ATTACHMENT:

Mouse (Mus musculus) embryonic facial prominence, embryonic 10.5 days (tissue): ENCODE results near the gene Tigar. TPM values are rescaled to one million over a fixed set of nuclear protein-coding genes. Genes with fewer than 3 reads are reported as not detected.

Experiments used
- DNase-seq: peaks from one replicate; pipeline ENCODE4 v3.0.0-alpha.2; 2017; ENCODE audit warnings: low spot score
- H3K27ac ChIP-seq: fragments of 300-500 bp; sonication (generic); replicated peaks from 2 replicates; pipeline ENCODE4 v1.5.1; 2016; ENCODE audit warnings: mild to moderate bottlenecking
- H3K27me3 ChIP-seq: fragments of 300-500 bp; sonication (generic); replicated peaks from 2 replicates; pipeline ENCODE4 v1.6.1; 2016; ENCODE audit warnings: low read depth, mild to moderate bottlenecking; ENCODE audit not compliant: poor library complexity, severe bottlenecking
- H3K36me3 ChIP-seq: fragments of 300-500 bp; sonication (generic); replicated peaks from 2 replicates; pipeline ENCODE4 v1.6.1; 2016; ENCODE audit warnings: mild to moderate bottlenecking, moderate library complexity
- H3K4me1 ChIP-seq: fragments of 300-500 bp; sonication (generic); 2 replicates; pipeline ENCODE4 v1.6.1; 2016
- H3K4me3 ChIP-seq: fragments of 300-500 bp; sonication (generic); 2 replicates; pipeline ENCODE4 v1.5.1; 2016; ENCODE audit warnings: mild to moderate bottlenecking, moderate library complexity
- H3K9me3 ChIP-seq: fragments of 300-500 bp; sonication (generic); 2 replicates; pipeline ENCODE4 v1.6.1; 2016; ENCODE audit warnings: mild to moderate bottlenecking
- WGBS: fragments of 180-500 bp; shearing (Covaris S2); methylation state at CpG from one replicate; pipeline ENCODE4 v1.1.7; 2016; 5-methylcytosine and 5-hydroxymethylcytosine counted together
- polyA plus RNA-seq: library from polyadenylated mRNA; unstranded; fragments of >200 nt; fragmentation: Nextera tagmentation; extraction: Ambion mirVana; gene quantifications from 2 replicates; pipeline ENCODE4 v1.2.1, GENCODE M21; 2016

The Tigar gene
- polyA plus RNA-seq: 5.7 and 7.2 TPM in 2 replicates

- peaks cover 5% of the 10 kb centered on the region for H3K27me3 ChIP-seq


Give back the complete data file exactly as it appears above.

Mouse (Mus musculus) embryonic facial prominence, embryonic 10.5 days (tissue): ENCODE results near the gene Tigar. TPM values are rescaled to one million over a fixed set of nuclear protein-coding genes. Genes with fewer than 3 reads are reported as not detected.

Experiments used
- DNase-seq: peaks from one replicate; pipeline ENCODE4 v3.0.0-alpha.2; 2017; ENCODE audit warnings: low spot score
- H3K27ac ChIP-seq: fragments of 300-500 bp; sonication (generic); replicated peaks from 2 replicates; pipeline ENCODE4 v1.5.1; 2016; ENCODE audit warnings: mild to moderate bottlenecking
- H3K27me3 ChIP-seq: fragments of 300-500 bp; sonication (generic); replicated peaks from 2 replicates; pipeline ENCODE4 v1.6.1; 2016; ENCODE audit warnings: low read depth, mild to moderate bottlenecking; ENCODE audit not compliant: poor library complexity, severe bottlenecking
- H3K36me3 ChIP-seq: fragments of 300-500 bp; sonication (generic); replicated peaks from 2 replicates; pipeline ENCODE4 v1.6.1; 2016; ENCODE audit warnings: mild to moderate bottlenecking, moderate library complexity
- H3K4me1 ChIP-seq: fragments of 300-500 bp; sonication (generic); 2 replicates; pipeline ENCODE4 v1.6.1; 2016
- H3K4me3 ChIP-seq: fragments of 300-500 bp; sonication (generic); 2 replicates; pipeline ENCODE4 v1.5.1; 2016; ENCODE audit warnings: mild to moderate bottlenecking, moderate library complexity
- H3K9me3 ChIP-seq: fragments of 300-500 bp; sonication (generic); 2 replicates; pipeline ENCODE4 v1.6.1; 2016; ENCODE audit warnings: mild to moderate bottlenecking
- WGBS: fragments of 180-500 bp; shearing (Covaris S2); methylation state at CpG from one replicate; pipeline ENCODE4 v1.1.7; 2016; 5-methylcytosine and 5-hydroxymethylcytosine counted together
- polyA plus RNA-seq: library from polyadenylated mRNA; unstranded; fragments of >200 nt; fragmentation: Nextera tagmentation; extraction: Ambion mirVana; gene quantifications from 2 replicates; pipeline ENCODE4 v1.2.1, GENCODE M21; 2016

The Tigar gene
- polyA plus RNA-seq: 5.7 and 7.2 TPM in 2 replicates

- peaks cover 5% of the 10 kb centered on the region for H3K27me3 ChIP-seq